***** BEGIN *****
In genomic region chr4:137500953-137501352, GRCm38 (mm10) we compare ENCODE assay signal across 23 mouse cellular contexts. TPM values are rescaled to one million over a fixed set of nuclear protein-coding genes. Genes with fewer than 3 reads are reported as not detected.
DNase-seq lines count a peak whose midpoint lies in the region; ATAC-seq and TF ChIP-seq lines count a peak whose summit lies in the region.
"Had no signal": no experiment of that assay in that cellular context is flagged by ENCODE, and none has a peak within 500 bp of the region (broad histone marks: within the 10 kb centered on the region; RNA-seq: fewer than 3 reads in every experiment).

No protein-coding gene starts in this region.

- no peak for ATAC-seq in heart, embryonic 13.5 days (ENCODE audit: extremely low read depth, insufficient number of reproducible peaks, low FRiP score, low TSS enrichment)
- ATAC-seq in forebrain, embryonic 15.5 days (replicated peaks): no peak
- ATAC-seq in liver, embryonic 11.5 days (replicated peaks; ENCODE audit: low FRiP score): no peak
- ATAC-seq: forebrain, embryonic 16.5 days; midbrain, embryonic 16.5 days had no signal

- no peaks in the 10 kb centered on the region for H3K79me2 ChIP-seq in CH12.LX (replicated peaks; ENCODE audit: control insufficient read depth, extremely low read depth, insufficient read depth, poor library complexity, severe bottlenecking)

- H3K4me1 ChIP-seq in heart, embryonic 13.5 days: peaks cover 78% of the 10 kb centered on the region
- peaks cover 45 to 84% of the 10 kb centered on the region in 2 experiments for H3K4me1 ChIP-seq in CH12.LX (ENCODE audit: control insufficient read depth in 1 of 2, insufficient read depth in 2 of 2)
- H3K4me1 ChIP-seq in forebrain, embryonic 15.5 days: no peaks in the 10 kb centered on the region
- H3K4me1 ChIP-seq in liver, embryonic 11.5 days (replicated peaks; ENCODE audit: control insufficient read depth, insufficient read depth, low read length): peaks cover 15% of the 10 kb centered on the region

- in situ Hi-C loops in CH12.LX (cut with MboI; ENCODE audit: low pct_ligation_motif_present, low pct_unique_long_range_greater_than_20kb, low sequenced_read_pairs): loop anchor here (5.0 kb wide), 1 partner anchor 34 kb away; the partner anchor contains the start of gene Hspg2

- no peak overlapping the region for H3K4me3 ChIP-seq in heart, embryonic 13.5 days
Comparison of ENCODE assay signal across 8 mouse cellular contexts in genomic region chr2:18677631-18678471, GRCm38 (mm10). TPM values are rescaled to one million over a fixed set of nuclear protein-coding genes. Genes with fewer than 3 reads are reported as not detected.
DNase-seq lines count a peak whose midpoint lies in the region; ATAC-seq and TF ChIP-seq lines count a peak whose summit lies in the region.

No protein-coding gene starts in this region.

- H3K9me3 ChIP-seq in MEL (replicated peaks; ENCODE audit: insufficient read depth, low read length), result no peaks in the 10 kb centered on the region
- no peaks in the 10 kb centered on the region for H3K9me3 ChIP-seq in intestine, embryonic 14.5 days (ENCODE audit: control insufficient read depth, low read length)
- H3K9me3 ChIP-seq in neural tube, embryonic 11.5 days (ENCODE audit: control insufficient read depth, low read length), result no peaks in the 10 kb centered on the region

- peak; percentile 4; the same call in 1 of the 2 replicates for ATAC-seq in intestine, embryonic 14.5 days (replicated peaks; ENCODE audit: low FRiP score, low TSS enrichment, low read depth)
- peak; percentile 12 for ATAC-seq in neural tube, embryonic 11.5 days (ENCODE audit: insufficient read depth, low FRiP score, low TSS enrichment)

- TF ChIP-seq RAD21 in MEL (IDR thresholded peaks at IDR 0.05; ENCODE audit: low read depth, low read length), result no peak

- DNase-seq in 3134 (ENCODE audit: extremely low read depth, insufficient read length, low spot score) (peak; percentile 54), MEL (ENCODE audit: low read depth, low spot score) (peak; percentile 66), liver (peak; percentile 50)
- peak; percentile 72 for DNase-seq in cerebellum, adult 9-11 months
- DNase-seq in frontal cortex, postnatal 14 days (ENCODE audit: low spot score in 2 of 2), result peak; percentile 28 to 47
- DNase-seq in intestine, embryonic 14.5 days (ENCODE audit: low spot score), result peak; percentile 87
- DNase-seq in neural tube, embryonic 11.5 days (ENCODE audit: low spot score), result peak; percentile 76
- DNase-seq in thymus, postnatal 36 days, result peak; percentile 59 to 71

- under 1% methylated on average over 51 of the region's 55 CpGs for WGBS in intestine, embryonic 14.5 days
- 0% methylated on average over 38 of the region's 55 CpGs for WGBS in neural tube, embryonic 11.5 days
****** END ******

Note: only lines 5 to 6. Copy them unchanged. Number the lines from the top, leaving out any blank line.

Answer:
- no peak for ATAC-seq in heart, embryonic 13.5 days (ENCODE audit: extremely low read depth, insufficient number of reproducible peaks, low FRiP score, low TSS enrichment)
- ATAC-seq in forebrain, embryonic 15.5 days (replicated peaks): no peak